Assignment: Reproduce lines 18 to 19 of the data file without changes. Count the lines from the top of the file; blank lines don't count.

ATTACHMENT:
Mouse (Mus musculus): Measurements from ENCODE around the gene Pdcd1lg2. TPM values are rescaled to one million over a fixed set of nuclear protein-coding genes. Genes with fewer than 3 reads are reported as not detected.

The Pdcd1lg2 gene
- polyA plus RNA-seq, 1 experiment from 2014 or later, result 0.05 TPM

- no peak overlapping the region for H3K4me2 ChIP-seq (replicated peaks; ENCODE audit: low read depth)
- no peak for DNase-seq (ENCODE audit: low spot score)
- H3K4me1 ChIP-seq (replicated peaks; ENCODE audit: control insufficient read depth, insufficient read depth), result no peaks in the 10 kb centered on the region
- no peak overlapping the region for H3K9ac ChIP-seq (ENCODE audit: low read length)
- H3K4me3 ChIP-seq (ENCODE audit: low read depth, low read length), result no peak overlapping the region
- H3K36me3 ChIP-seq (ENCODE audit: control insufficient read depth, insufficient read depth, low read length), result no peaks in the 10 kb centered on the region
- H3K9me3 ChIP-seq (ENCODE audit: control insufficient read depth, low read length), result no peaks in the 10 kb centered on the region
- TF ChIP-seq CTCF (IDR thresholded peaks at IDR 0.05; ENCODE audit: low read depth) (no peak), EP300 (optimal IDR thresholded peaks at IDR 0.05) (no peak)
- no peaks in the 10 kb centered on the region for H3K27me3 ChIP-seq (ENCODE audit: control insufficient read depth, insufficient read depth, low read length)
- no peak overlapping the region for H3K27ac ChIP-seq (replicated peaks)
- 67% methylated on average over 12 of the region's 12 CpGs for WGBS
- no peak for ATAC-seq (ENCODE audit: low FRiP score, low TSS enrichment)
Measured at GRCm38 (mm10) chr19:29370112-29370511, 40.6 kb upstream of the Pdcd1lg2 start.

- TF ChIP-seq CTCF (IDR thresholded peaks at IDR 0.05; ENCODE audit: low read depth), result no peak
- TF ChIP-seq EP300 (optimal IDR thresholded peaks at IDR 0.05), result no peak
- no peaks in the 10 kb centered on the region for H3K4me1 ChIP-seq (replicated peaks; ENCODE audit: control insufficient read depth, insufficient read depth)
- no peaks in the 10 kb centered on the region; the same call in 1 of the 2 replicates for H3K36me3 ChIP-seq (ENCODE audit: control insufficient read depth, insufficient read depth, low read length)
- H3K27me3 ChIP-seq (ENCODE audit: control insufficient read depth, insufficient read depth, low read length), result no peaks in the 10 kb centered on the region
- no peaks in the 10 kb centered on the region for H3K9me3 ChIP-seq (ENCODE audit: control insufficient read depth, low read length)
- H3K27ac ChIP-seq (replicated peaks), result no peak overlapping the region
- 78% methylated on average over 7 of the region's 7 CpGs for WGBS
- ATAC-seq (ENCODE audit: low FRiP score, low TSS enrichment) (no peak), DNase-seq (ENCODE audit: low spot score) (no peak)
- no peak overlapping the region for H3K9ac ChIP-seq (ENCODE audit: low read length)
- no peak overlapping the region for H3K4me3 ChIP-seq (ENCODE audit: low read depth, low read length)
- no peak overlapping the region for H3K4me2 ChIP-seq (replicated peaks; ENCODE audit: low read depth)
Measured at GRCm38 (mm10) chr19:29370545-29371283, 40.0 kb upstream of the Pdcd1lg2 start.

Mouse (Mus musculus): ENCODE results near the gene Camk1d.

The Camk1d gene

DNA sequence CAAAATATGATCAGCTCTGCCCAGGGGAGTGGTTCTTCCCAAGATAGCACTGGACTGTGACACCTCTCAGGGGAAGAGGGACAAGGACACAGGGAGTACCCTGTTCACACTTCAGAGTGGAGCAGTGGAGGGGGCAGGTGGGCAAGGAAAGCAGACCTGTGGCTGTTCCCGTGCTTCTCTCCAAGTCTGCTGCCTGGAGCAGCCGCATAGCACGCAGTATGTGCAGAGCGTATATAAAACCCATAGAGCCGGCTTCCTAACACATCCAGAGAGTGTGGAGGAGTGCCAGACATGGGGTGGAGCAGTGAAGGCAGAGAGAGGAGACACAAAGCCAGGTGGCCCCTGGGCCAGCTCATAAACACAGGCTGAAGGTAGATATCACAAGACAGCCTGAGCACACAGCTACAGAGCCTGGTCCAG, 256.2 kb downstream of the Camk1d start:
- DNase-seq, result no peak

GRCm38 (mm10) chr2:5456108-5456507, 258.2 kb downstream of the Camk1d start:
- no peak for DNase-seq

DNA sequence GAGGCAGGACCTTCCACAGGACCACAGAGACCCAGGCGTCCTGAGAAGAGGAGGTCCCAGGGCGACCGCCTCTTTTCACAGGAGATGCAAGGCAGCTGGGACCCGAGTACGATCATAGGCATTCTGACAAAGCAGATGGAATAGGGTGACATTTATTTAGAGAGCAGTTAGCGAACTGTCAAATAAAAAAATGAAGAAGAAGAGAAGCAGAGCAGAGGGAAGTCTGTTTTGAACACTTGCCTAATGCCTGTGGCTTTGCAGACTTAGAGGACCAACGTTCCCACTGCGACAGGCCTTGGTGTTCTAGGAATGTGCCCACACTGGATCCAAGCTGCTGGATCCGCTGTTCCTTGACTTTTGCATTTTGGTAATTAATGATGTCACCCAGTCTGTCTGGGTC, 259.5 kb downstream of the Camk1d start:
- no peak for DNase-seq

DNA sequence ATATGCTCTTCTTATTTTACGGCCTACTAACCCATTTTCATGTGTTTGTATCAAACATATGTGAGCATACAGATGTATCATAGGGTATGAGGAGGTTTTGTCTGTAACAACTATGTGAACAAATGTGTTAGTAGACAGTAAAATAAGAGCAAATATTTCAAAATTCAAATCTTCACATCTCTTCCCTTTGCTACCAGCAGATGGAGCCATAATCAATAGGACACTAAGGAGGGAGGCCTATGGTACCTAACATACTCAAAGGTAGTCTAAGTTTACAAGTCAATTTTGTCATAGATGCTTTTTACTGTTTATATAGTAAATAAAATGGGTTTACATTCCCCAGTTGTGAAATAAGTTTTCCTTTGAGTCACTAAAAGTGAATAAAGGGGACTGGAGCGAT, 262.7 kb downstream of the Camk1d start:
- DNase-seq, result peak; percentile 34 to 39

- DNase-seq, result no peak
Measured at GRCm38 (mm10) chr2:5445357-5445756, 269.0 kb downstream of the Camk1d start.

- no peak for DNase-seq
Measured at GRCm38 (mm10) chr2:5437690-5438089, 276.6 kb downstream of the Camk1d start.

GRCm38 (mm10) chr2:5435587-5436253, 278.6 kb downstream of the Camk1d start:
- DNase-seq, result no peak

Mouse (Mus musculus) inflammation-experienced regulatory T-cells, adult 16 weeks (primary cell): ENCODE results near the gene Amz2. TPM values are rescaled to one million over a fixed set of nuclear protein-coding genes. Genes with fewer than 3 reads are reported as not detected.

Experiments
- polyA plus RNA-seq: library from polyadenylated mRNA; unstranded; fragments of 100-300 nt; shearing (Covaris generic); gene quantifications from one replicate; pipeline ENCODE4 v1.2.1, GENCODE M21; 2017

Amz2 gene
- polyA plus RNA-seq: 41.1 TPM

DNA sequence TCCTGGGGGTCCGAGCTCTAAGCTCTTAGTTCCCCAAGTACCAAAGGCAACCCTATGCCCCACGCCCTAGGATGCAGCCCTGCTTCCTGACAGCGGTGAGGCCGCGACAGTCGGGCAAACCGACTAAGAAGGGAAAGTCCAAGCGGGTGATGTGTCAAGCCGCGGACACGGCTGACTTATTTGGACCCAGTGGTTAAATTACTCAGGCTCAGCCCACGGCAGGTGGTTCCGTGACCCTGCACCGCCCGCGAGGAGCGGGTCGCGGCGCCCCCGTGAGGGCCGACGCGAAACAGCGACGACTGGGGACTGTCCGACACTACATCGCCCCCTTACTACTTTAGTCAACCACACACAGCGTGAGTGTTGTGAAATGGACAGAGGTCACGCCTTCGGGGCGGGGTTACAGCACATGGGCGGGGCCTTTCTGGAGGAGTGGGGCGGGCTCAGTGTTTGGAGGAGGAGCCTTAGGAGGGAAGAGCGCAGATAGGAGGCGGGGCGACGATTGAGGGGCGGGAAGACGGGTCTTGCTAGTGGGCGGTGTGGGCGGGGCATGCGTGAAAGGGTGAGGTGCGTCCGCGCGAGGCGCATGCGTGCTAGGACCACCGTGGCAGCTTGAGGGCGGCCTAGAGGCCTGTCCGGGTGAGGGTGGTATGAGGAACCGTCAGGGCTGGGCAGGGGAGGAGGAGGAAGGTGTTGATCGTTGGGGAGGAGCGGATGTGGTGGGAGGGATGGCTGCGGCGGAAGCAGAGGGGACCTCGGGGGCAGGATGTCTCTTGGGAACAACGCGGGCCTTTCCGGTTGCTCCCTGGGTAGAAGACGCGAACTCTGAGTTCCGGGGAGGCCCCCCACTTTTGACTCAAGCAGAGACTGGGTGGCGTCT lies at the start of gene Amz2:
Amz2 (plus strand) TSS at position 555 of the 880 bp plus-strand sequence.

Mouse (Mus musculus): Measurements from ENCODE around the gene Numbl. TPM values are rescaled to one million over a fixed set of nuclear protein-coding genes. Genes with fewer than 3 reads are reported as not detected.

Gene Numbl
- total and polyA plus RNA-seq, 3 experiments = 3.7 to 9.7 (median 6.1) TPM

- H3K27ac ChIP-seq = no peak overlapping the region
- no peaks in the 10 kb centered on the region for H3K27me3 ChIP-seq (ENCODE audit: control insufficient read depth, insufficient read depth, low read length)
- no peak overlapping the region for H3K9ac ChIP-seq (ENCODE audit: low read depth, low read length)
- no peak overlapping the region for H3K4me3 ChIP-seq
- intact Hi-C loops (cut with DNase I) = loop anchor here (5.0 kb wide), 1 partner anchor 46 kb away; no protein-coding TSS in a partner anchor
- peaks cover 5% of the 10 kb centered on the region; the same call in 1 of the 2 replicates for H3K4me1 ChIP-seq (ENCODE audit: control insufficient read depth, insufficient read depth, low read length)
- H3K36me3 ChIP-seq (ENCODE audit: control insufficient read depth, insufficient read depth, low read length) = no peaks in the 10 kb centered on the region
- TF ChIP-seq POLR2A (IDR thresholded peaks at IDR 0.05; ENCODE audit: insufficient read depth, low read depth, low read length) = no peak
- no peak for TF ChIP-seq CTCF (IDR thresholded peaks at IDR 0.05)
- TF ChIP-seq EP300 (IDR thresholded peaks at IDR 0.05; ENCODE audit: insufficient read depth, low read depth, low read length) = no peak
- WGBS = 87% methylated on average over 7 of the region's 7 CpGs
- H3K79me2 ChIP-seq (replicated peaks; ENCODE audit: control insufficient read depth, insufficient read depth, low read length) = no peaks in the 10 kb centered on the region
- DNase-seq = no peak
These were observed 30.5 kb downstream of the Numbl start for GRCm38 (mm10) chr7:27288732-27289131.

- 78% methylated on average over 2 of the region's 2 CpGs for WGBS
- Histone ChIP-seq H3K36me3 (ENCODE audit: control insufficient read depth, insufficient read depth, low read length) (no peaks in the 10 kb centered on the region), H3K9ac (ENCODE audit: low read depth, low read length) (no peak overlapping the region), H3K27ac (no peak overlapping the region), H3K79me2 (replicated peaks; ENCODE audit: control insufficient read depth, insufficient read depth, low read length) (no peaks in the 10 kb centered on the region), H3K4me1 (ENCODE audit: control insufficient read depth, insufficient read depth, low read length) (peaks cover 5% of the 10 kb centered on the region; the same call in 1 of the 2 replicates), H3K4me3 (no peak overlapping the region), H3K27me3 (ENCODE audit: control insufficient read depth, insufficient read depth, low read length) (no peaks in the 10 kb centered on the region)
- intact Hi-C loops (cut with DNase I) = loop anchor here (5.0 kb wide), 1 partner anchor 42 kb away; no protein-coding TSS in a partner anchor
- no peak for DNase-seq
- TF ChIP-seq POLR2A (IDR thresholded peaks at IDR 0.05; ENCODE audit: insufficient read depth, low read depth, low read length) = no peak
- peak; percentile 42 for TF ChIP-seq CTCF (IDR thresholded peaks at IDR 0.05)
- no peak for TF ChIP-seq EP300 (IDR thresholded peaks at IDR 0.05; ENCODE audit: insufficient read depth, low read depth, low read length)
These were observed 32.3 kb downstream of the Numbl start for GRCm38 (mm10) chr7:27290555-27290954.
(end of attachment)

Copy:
- TF ChIP-seq EP300 (optimal IDR thresholded peaks at IDR 0.05), result no peak
- no peaks in the 10 kb centered on the region for H3K4me1 ChIP-seq (replicated peaks; ENCODE audit: control insufficient read depth, insufficient read depth)